As a perk for employees who relocated, Chase Manhattan Bank has created an emergency day care facility at its new location in Brooklyn, N.Y.
Six thousand Chase employees, who were transferred from Manhattan to the new Brooklyn back office, can use the facility as emergency day care for children aged 2 months to 12 years. The service, free for up to 15 days a year, is designed to fill in when other care is unavailable and when schools are closed.
They day care facility can handle up to 70 children and expects about 50 each day.
The No. 1 Concern of Parents
The bank decided to offer the service based on a poll of employees being asked to make the move. Working parents made it clear that adequate care for children topped their list of concerns, according to Joy Bunson, a Chase vice president of human resources.
Employee response has been enthusiastic.
Susan LaMonica, who works in the bank's human resources department, brought her toddler, Brian, to the center when her regular day care provider canceled at the last minute. Ms. LaMonica said that the service gave her "nice piece of mind," and that if the service had not been available, she or her husband would have had to take the day off to care for Brian.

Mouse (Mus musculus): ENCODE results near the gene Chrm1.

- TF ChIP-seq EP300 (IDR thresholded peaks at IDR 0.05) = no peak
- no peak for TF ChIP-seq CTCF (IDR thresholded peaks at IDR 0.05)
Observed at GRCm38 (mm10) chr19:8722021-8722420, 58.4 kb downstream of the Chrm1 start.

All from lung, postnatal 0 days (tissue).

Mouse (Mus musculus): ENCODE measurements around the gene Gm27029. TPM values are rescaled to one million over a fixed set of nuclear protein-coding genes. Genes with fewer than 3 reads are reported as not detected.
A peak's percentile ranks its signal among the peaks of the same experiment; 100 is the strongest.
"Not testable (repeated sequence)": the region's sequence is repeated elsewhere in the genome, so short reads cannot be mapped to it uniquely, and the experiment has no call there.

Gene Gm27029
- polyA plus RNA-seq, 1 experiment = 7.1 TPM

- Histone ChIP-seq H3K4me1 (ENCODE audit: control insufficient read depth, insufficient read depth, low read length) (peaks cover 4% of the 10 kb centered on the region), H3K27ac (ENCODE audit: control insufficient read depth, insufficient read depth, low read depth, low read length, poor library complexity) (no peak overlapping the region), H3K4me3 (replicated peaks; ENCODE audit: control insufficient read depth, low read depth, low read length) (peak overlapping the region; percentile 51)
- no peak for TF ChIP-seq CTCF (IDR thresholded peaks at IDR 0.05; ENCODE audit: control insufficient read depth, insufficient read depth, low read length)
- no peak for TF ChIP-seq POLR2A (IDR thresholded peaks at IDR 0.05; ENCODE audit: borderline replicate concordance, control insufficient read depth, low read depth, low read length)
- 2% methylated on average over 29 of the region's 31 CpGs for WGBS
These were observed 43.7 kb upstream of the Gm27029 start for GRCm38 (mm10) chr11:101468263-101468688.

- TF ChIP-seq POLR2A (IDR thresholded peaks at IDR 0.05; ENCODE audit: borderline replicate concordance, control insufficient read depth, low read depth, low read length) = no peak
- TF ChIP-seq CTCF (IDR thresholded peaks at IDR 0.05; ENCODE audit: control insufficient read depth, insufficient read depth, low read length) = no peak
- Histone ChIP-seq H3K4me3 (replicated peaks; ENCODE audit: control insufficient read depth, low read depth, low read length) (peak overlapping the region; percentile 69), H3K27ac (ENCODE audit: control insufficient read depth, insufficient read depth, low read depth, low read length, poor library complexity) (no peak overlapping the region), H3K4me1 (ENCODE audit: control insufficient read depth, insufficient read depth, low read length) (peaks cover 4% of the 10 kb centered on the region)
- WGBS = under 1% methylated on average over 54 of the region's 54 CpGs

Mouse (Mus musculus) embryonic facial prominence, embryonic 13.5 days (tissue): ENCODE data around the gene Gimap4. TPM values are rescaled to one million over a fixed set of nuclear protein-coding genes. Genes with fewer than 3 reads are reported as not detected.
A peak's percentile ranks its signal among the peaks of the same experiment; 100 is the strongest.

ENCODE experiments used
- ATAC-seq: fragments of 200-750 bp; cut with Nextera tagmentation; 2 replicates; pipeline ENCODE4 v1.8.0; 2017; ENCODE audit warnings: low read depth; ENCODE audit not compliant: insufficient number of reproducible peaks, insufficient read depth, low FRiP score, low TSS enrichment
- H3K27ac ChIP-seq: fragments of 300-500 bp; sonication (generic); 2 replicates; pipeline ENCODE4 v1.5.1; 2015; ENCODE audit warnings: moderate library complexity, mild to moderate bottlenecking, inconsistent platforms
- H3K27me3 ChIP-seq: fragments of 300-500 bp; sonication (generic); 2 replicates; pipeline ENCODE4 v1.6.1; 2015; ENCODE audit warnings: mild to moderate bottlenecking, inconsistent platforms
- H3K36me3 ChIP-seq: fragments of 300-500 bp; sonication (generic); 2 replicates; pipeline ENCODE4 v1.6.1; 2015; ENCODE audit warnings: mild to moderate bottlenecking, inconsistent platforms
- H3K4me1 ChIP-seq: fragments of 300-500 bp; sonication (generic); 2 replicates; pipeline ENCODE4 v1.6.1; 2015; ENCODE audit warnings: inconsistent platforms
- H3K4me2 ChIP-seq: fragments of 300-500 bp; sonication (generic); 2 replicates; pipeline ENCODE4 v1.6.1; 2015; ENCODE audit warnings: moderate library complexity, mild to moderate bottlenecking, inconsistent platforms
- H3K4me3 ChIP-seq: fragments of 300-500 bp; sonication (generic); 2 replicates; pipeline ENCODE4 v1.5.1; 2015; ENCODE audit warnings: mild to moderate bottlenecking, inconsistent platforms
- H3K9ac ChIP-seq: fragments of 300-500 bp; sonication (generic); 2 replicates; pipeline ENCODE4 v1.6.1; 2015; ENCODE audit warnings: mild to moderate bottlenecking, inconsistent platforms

Chase's facility includes a room for parents along with numerous children's rooms.
Other Family Programs
The bank has established referral services for child care and elder care, and it recently began exploring employee scheduling solutions, such as flextime.
Chase also has begun management seminars on work-family problem solving. It recently held a work/family fair in Brooklyn in conjunction with the the Brooklyn Museum and the YMCA.
Susan Brennon of Resources for Child Care Management, a New Jersey firm that manages Chase's facility, noted that a shift toward two-career couples has greatly increased the need for child care and related services.
Indeed, Chase's action reflects changing corporate attitudes toward child care. Several New York businesses, including large law firms, have begun providing emergency child care, partly to help accommodate employees who work late and o weekends.
Nearly three times as many companies offer child care benefits to employees as did four years ago, according to the Society for Human Resource Management.